I’m sleeping under a house on stilts on an island in Alabama. Well not right now. Right now I’m about to be sleeping under a house on stilts on an island in Alabama. I didn’t even know there were any islands in Alabama before now.
Let’s do whatever they do to Bruce Willis in 12 Monkeys and go back to when Kelley is hooking up biscuits, fried chicken and gravy for breakfast. The coffee is on point too. The chats with 14 year old Mason are on point, three. He’s definitely more in touch with his reality than most kids his age, and probably more than a good amount of adults. I appreciate when parents parent and it shows in their children. It’s something that is much needed. It also reminds me why I’m not a parent. It’s apparent. Anyway. Both Kelley and Mason are awesome people and I wish them the best. I’m so happy to have met them and hope they come visit me in the Western New York area sometime. I thank them for their extraordinary generosity and hospitality; Kelley takes a selfie; we head back up US Route 90 for the second straight day. Also, for the second straight day, The Meters and A Tribe Called Quest dominate the Sunday morning airwaves.
Beaches and boardwalks along the coastal towns of Mississippi populate the forward progress we make into a steady headwind. Pass Christian. Gulfport. Biloxi. We have a gorgeous view right on the Gulf of Mexico. Mardi Gras Mambo leads into Award Tour as funky grooves blare loudly while I cruise along. Through about 80 total miles in Mississippi over two days, we encounter six Walmarts and thirteen — yes thirteen — Waffle Houses. No waffles, thanks, but we’ve got a hefty serving of mileage on the plate for today; it’s smooth sailing for the first 45 or 50, near the beach… boy!
I catch a goddamned flat. I don’t feel like patching it on the side of the road so I replace the tube with my last new tube and keep it moving, to the K.I.M.. With only another mile left in Mississippi, we make yet another pilgrimage to the aforementioned sixth Walmart and I grab the last 700c tube on the shelf. It’s not as robust as some other Walmarts but it’s just as entertaining out front of this one. Let’s call it season two. Or maybe three? I dunno. Some dude is walking along the storefront, running his mouth to a couple Walmart employees who walk 6 feet closer to the storefront and run their mouth back — and for some reason they aren’t allowed to cross a line just outside the front door. Walmart straight got their employees on Pavlovian lockdown. It’s kinda like if one of the many dogs that barks at me were to come running and get zapped by an electric fence or something.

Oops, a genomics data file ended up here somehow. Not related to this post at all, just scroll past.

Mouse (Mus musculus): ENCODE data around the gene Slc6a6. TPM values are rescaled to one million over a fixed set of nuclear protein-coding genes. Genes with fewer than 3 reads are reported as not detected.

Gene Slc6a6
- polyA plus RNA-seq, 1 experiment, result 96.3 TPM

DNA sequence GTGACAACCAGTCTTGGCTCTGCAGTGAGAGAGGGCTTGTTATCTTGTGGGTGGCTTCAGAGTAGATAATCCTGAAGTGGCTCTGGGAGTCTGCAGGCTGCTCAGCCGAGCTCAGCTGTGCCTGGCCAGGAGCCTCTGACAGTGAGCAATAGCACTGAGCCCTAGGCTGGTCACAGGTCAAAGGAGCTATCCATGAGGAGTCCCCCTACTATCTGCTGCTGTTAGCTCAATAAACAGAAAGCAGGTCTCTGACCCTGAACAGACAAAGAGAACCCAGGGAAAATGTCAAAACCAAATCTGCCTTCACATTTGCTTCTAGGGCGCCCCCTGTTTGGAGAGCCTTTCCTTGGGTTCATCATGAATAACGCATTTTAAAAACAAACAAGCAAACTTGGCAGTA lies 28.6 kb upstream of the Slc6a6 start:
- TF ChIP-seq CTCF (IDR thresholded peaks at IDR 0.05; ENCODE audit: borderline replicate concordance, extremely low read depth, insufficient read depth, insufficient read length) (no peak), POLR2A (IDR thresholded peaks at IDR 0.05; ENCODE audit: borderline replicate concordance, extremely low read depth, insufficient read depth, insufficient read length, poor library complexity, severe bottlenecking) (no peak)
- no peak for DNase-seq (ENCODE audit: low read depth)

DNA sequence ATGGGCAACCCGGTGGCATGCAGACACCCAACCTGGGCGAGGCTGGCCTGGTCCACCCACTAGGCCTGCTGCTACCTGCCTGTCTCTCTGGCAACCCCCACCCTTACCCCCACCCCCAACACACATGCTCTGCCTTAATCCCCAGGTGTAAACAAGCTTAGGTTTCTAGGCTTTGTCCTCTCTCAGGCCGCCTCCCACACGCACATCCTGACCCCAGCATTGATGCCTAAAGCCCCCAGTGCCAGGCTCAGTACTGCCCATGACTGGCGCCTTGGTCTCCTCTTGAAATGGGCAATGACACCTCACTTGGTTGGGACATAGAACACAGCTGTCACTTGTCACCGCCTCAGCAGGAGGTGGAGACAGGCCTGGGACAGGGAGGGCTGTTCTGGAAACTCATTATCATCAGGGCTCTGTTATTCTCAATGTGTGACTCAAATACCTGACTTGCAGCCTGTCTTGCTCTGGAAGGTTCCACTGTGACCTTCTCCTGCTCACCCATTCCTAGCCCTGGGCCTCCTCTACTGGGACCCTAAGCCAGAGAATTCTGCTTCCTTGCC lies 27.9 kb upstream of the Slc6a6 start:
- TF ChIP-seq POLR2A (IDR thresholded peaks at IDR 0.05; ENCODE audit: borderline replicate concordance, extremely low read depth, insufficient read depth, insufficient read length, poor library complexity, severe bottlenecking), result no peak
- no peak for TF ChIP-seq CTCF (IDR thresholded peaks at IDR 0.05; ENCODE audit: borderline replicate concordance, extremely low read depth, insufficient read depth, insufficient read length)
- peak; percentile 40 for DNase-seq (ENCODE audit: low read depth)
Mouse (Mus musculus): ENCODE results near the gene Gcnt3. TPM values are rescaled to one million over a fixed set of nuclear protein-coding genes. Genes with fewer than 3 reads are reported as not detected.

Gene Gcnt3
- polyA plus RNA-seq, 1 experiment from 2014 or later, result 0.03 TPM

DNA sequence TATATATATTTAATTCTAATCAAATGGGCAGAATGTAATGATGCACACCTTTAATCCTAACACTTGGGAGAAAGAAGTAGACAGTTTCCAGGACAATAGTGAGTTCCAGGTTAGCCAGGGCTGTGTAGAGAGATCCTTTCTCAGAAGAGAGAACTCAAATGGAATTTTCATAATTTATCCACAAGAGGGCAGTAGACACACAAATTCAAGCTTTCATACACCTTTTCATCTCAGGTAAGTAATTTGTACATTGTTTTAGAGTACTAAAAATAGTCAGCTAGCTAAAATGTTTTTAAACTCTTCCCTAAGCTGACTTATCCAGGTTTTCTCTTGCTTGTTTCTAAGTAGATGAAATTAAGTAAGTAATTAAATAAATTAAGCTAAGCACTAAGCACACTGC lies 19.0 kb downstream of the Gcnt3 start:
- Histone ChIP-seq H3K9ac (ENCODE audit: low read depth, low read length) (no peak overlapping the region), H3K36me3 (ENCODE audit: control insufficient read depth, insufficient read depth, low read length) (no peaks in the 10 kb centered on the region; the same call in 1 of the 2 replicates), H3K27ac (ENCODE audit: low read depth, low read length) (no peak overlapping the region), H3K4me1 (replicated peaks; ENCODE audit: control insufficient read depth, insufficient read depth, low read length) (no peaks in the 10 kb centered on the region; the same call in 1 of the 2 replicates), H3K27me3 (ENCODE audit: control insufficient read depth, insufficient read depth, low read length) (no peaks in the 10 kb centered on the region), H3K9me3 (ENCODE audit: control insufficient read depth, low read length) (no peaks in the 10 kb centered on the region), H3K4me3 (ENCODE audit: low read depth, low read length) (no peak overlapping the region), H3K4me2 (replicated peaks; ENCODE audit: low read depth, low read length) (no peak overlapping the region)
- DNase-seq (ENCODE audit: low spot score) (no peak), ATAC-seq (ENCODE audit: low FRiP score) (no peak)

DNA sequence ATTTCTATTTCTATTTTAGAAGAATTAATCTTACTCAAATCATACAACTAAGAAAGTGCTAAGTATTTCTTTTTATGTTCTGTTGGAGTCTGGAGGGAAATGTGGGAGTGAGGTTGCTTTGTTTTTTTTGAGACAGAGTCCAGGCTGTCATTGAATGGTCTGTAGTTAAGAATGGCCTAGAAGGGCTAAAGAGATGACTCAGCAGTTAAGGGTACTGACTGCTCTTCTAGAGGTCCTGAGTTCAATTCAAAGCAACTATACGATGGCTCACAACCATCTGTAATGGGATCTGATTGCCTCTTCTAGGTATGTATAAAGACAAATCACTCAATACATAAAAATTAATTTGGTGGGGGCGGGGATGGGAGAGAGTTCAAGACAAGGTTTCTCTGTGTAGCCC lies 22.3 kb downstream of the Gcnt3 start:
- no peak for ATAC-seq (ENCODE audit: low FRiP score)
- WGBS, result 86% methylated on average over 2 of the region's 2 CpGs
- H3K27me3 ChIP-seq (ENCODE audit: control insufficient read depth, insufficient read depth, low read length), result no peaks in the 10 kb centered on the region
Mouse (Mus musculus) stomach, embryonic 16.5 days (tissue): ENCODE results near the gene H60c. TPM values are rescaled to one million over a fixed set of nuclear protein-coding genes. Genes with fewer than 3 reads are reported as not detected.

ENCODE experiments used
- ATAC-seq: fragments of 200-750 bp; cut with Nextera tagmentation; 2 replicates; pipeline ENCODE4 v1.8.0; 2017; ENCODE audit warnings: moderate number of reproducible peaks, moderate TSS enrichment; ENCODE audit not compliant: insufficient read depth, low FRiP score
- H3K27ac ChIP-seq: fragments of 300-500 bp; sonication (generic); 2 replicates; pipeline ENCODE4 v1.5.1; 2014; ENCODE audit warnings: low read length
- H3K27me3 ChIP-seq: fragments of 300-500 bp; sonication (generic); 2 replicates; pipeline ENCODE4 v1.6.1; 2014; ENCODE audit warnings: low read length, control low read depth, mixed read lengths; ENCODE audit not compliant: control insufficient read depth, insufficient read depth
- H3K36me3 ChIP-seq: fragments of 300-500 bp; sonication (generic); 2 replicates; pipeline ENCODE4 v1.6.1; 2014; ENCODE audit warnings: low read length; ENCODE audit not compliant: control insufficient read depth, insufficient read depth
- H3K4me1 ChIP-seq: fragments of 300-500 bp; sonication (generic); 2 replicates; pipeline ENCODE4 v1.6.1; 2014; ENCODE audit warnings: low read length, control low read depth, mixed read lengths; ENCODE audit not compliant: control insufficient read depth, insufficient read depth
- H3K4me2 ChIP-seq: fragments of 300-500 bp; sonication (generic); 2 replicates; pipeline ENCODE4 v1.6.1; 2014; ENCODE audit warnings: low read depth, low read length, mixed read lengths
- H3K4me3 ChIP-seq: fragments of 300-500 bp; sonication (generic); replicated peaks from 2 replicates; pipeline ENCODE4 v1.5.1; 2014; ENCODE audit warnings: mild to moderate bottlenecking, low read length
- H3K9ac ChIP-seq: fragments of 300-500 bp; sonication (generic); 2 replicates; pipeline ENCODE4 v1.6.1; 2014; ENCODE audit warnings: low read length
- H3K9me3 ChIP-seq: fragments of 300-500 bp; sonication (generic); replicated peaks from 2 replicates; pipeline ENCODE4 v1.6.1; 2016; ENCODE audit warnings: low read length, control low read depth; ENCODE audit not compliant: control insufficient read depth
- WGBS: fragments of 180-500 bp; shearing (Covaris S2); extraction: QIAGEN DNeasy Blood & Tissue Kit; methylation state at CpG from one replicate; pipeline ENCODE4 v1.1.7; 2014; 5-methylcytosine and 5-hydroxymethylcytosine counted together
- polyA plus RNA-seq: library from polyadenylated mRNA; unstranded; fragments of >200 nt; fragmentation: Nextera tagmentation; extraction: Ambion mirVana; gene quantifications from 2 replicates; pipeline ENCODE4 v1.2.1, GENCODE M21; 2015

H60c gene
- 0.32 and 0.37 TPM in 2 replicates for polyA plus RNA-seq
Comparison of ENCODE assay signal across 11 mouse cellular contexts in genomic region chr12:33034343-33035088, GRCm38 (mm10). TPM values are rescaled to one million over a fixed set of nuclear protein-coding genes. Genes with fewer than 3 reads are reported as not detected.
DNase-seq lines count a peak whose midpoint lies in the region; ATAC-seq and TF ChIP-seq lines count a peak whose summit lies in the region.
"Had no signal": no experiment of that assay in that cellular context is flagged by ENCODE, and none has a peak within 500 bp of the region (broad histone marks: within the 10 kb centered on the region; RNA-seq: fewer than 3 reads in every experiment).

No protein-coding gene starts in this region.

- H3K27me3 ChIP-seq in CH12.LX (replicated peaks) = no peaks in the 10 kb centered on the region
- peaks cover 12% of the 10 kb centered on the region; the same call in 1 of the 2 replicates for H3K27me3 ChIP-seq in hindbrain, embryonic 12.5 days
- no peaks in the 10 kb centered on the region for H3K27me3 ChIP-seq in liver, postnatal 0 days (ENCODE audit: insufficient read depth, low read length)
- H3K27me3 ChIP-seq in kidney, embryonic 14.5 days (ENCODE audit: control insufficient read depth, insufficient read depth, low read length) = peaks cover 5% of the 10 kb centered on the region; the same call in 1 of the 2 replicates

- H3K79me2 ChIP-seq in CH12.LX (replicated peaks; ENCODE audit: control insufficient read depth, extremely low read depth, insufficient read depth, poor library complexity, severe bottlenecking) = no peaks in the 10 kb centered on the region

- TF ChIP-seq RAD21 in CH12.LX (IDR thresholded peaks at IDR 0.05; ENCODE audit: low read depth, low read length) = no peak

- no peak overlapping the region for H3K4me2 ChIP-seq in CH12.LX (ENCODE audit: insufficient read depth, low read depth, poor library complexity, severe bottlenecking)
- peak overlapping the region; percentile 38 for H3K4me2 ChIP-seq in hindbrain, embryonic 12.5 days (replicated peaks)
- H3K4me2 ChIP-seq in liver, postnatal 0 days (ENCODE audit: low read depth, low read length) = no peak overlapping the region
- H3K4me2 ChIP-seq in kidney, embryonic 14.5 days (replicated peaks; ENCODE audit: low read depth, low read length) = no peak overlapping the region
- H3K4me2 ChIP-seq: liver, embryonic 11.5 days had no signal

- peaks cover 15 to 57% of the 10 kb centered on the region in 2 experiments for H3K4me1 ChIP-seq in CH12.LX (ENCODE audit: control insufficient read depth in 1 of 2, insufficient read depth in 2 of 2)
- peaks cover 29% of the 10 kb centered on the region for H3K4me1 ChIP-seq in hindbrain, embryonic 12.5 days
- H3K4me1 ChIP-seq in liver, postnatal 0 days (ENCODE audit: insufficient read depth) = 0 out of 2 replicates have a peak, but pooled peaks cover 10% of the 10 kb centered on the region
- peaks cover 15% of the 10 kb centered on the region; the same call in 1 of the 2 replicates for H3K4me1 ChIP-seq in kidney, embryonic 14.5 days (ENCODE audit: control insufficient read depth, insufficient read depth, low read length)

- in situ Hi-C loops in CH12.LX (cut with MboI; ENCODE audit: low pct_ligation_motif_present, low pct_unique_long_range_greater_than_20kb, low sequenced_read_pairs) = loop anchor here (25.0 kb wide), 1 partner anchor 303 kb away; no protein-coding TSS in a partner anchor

1/2 mile up and I get another flat. What the fuck. Mississippi ain’t trying to let me leave, yo. The entire seam is blown out. Cheap tube that cost me $10 at some bike shop in Gonzales. I pop in the $5 Walmart tube I just copped ten minute ago and hope for the best.
We finally make it to our seventh state, Alabama. I am out of spare tubes so I’m hoping it’s a sweet home for me. At least for one night.
It’s getting late in the day. A 95 mile day. The sun’s getting low big guy. I’m getting tired little ones. Riding and writing. I’ve acquired permission to set up camp under a house on stilts on a small island called Dauphin Island Alabama. There’s not much beside bayou before that. With ten miles left and the sun setting in 30 minutes we decide to go for it.
This bridge and the sun set provide inspiration and motivation to finish strong. The bugs do not. But we make it. And I’m exhausted so y’all get no more words today. The photos will do the speaking, I’m going to do the sleeping.